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Clay Road

poetry of Emily Isaacson

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velvet night, 

oh, swans upon thy wood.
 
- Emily Isaacson, The Fleur-de-lis

Sequential Poem

An epic poem: a narrative poem by Lilith Street . . .  Read here

Posted Sundays for the week, with backreading to catch up.

The Fleur-de-lis

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THE FLEUR DE LIS

The Fleur-de-lis is a collector's delight of woman poet Emily Isaacson.


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New Book Released!

                                 


"There are so many facets of connection, made real and renewed every time we are in nature. The throwback to animism, where we acknowledge a higher power that has given soul to nature, and spirit to trees, endears us to them like friends."

Emily Isaacson's series of poetry for each month of the year celebrates a child born in each month.

A gift to her family, and their myriad grandchildren, she includes botanical poems for each month with her selections from the Celtic Tree Calendar that have gained new insight and significance.

The symbolic trees and botanicals, heralded in the form of odes, are selected by Isaacson for each month of the year. The poems bring to mind special qualities for each plant and child in a day and age when the spiritual nature of trees and their connection to us is largely forgotten.

Isaacson references herbology, botany, remedies from botanicals, and the essence of cottagecore in this delightful book for children and adults alike.

Read more . . .

Buy now


 

Love Shall Burn


Joan of Arc Speaks to her Jailer

 

Here, in my lonely cell I am yours,

each stone upon another . . .

from each leaf to flower to fruit,

am I in a broken corpse, never to desert—

yet water from a vessel I am poured.

 

If I resist death, I will not live,

and my final hour to live or die draws near,

for all my life lies open before you:

a babbling stream, a river surging,

I cannot go before the purging.

 

This trial will not comfort me,

it will call upon my vainglory,

this trial tread upon my heart

like the wine pressers upon grapes,

leaving my scarlet blood in their wake.

 

This wine, this oil, so swift betrayed,

I had but see the other face,

the face of prisons of the mind,

the voice of prisoners left behind;

the details I could not find.

 

I cry out to God my only keeper.

Accept my sacrifice of peace,

the rumblings of my dried-out tongue,

the vanilla incense of my heart:

all my prayers rise to you.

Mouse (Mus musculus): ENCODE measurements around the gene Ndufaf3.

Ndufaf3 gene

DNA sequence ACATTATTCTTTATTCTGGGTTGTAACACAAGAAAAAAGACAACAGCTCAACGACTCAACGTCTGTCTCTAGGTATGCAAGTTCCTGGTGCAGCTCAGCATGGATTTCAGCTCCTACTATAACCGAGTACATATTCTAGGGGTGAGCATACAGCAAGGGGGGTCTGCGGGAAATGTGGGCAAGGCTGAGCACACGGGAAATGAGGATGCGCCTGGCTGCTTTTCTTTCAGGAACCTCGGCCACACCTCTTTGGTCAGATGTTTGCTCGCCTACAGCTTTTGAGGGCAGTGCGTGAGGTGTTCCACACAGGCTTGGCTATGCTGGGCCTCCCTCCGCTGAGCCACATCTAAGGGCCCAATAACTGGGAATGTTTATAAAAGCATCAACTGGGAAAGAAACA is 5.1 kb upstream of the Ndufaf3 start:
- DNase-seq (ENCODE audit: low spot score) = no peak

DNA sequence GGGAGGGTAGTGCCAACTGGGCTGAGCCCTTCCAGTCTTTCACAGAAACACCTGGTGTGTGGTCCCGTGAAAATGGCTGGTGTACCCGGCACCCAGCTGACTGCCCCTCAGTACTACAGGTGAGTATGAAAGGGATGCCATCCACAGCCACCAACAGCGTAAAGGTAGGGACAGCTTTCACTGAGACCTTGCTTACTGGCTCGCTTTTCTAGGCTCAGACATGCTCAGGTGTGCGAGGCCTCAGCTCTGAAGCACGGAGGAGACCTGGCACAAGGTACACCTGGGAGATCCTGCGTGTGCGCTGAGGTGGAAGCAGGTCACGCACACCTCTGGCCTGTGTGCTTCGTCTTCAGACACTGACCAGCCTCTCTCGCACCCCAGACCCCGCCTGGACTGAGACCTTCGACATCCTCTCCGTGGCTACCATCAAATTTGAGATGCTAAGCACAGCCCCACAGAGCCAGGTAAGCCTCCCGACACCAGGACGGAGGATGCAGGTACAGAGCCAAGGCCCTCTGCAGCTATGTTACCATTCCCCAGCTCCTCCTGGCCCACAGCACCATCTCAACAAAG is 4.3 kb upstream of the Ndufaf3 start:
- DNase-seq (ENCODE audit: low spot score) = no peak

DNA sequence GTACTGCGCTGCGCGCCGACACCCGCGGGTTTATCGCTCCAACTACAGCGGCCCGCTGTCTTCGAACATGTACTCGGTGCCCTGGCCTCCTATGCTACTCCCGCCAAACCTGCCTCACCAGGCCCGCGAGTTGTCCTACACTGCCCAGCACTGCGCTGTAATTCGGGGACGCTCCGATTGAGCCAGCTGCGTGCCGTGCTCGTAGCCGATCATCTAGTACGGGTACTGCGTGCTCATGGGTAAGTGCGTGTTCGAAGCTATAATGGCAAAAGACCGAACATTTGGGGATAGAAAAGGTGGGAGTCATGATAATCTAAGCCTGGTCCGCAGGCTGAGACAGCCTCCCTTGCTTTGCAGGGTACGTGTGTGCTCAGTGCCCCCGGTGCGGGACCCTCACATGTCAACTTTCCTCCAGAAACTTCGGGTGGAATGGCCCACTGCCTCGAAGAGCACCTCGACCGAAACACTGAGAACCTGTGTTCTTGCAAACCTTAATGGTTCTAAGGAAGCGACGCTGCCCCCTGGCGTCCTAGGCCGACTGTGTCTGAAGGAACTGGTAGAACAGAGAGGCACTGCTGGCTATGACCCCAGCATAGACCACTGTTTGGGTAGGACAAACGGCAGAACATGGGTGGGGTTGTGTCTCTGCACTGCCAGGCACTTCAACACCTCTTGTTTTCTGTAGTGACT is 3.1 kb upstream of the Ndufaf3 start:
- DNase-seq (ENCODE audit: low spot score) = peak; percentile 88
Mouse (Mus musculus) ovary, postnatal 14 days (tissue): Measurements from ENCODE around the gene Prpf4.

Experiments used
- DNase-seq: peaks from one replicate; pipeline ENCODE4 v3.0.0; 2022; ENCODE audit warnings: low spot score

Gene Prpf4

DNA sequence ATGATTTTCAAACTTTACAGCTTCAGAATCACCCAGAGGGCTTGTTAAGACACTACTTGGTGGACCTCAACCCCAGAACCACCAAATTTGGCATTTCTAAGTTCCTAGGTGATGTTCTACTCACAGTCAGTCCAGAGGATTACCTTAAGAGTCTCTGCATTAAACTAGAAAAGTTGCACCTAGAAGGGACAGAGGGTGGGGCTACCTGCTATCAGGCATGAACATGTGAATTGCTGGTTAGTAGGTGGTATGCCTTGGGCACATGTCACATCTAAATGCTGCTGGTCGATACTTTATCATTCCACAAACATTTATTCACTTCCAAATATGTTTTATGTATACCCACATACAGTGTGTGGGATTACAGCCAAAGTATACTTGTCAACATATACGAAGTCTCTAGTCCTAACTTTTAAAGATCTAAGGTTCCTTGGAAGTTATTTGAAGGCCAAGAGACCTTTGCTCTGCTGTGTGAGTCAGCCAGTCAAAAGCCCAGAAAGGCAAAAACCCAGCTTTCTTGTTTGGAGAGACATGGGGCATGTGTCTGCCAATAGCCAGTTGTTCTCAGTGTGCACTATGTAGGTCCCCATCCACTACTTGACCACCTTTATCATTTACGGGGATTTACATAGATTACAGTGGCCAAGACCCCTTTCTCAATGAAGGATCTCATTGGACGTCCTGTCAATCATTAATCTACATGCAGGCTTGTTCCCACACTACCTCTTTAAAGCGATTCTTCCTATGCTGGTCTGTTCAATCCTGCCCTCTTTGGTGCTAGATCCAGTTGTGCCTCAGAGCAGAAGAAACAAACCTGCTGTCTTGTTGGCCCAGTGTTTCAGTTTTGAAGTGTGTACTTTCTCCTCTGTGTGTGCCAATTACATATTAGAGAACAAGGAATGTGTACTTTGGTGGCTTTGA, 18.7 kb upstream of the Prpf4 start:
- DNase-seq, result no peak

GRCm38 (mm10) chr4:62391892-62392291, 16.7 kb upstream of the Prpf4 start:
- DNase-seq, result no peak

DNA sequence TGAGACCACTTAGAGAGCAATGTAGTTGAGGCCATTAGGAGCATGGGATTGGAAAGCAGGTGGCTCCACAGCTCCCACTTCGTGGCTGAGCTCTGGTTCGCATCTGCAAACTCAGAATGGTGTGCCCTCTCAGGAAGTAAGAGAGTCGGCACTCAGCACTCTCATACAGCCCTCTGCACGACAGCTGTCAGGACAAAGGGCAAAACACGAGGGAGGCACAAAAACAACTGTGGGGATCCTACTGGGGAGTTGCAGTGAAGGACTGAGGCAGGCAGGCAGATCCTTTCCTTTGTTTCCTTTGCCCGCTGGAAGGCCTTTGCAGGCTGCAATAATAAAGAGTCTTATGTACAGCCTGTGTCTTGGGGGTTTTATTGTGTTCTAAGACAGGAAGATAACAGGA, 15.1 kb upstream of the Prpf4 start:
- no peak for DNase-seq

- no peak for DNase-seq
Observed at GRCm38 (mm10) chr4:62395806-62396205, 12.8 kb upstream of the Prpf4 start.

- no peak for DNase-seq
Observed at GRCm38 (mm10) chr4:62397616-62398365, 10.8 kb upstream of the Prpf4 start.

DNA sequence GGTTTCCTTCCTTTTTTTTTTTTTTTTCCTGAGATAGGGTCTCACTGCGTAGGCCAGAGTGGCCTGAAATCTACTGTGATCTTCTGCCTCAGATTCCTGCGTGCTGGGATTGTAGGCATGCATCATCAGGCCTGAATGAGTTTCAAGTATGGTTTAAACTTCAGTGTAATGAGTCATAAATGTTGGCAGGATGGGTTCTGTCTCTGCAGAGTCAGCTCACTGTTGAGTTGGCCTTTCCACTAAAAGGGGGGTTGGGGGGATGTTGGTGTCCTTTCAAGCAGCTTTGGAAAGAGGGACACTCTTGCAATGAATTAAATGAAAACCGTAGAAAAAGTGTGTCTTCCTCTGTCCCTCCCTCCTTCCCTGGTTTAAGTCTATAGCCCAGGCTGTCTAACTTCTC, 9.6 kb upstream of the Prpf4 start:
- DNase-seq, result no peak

I am not far from you in this barren place,

here you are the halloed mother.

The angels whisper their silence,

but when they sing,

heaven echoes as a cathedral.

 

Come to me quickly,

that I may raise my hands

for the evening sacrifice,

chained, though,

they are, in surrender.
 

You I must serve; you are my jailer.

In my principality of darkness,

where I foster kindness,

you are hard-hearted—

where I am pure of mind, you are cruel:

 

Equal to one causing suffering

that squeezes the heart like a famine,

and flares like a temper

where the world was

once beautiful.

 

Plucking my eyelashes

from my brittle tearing eyes,

you are bent on destruction, an obsession

with cleanliness in place of the love

of God’s fellow creature.

 

While my body seeks to escape,

my mind flies like a bird,

winging into the hot sun,

fluttering in your hands

as in a gold cage.

 

I can sing in the darkness,

yet by you I am silenced,

my elegies of love become mute.

The purity of salt cleanses my wounds,

yet I am alone most of the time.

 

By you I am pierced by metal,

my medieval hands are wrung by holes,

as I hang upon the wood,

while by you my blood and water flows

and my tears, salty, mingle down.

 

Emily Isaacson


 

Requiem

                                                                          


Requiem . . . the mysterious poem in seven stanzas that premiered right before the coronation of King Charles the III.

Read the poem 

Watch the video


 

What inspires the poetry?

              


Emily Isaacson's poetry draws its inspiration from many sources, but one of her favourites is ballet.


 

Edna St. Vincent Millay


Famous picture of the girl poet under magnolias . . .  


It was among the branches of just such a tree that a young poet posed for portraits that would become famous. Quintessentially “poetic,” the images of Edna St. Vincent Millay are immensely alluring. 

Read more . . .

 Where the ferns swagger

and the truth lilies blow, 
the torrents of the ocean gather, 
and the storm currents go.
 
_Emily Isaacson, The Fleur-de-lis

Poetry in Fashion

                                       

 

 

                                     

                      


                       "Then the garden of your soul will bloom . . ."


 

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